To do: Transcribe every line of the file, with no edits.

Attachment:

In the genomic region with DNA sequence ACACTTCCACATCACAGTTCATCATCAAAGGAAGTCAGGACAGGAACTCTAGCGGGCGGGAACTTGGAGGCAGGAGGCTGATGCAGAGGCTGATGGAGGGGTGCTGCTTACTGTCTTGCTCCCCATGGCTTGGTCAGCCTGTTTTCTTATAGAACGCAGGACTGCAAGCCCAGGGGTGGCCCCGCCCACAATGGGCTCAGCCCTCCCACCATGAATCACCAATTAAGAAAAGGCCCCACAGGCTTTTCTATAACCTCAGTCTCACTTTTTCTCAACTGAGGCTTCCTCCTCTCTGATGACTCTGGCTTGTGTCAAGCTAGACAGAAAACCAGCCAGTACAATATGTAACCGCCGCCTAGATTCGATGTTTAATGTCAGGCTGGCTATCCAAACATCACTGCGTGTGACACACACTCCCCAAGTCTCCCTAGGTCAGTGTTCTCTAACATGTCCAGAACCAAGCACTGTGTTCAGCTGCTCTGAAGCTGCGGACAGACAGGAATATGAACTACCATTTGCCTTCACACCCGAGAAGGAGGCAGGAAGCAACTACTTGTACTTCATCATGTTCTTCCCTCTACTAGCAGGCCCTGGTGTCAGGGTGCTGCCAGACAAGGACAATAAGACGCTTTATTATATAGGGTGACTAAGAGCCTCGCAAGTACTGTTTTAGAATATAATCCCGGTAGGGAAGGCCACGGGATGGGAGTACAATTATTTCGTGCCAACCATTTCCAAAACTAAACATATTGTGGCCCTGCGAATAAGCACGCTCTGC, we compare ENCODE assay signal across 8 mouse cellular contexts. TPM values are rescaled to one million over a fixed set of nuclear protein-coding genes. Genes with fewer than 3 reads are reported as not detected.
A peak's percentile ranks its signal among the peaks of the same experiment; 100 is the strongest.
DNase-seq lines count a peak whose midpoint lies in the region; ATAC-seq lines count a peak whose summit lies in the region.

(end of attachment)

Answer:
In the genomic region with DNA sequence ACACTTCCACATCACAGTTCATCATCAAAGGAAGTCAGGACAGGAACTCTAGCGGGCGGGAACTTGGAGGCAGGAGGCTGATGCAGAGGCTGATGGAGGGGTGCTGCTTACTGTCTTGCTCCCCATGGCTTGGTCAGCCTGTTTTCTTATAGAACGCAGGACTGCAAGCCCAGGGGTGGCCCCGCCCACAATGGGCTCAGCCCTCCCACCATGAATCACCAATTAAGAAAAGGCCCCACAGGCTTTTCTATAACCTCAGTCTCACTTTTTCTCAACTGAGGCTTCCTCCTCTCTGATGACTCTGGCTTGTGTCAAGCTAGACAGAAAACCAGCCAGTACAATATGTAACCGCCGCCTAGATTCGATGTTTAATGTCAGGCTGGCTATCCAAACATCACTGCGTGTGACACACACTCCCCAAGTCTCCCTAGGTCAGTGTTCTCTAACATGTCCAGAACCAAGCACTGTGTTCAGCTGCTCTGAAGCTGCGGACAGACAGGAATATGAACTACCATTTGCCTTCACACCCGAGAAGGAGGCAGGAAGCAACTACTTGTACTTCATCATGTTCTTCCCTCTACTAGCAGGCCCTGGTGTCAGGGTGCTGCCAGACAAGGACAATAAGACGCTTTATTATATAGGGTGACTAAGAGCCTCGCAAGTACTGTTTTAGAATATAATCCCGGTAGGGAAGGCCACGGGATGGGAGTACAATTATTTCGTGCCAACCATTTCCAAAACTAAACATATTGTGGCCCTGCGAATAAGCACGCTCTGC, we compare ENCODE assay signal across 8 mouse cellular contexts. TPM values are rescaled to one million over a fixed set of nuclear protein-coding genes. Genes with fewer than 3 reads are reported as not detected.
A peak's percentile ranks its signal among the peaks of the same experiment; 100 is the strongest.
DNase-seq lines count a peak whose midpoint lies in the region; ATAC-seq lines count a peak whose summit lies in the region.